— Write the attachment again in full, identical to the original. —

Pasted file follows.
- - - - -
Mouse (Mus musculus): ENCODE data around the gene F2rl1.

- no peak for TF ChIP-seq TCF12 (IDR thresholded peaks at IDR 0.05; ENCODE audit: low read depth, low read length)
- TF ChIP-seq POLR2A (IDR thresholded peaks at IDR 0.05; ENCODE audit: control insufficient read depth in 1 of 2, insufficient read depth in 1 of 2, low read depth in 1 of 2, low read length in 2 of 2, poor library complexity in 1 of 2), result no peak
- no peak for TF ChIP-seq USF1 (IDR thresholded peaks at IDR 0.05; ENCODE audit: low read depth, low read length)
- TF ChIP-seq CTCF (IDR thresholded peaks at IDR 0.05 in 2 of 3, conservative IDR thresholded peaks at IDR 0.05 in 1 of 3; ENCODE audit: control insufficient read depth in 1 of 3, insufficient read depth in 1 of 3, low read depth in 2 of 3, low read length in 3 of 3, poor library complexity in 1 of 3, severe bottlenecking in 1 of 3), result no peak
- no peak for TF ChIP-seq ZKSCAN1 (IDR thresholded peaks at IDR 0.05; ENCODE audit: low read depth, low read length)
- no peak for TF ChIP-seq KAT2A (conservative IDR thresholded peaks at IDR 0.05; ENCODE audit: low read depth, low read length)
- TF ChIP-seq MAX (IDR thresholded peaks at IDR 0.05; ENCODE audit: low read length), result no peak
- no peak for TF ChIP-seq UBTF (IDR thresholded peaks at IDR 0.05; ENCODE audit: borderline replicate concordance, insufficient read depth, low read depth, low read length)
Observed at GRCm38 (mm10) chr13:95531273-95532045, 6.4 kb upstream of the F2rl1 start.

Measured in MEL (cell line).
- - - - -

Mouse (Mus musculus): ENCODE data around the gene F2rl1.

- no peak for TF ChIP-seq TCF12 (IDR thresholded peaks at IDR 0.05; ENCODE audit: low read depth, low read length)
- TF ChIP-seq POLR2A (IDR thresholded peaks at IDR 0.05; ENCODE audit: control insufficient read depth in 1 of 2, insufficient read depth in 1 of 2, low read depth in 1 of 2, low read length in 2 of 2, poor library complexity in 1 of 2), result no peak
- no peak for TF ChIP-seq USF1 (IDR thresholded peaks at IDR 0.05; ENCODE audit: low read depth, low read length)
- TF ChIP-seq CTCF (IDR thresholded peaks at IDR 0.05 in 2 of 3, conservative IDR thresholded peaks at IDR 0.05 in 1 of 3; ENCODE audit: control insufficient read depth in 1 of 3, insufficient read depth in 1 of 3, low read depth in 2 of 3, low read length in 3 of 3, poor library complexity in 1 of 3, severe bottlenecking in 1 of 3), result no peak
- no peak for TF ChIP-seq ZKSCAN1 (IDR thresholded peaks at IDR 0.05; ENCODE audit: low read depth, low read length)
- no peak for TF ChIP-seq KAT2A (conservative IDR thresholded peaks at IDR 0.05; ENCODE audit: low read depth, low read length)
- TF ChIP-seq MAX (IDR thresholded peaks at IDR 0.05; ENCODE audit: low read length), result no peak
- no peak for TF ChIP-seq UBTF (IDR thresholded peaks at IDR 0.05; ENCODE audit: borderline replicate concordance, insufficient read depth, low read depth, low read length)
Observed at GRCm38 (mm10) chr13:95531273-95532045, 6.4 kb upstream of the F2rl1 start.

Measured in MEL (cell line).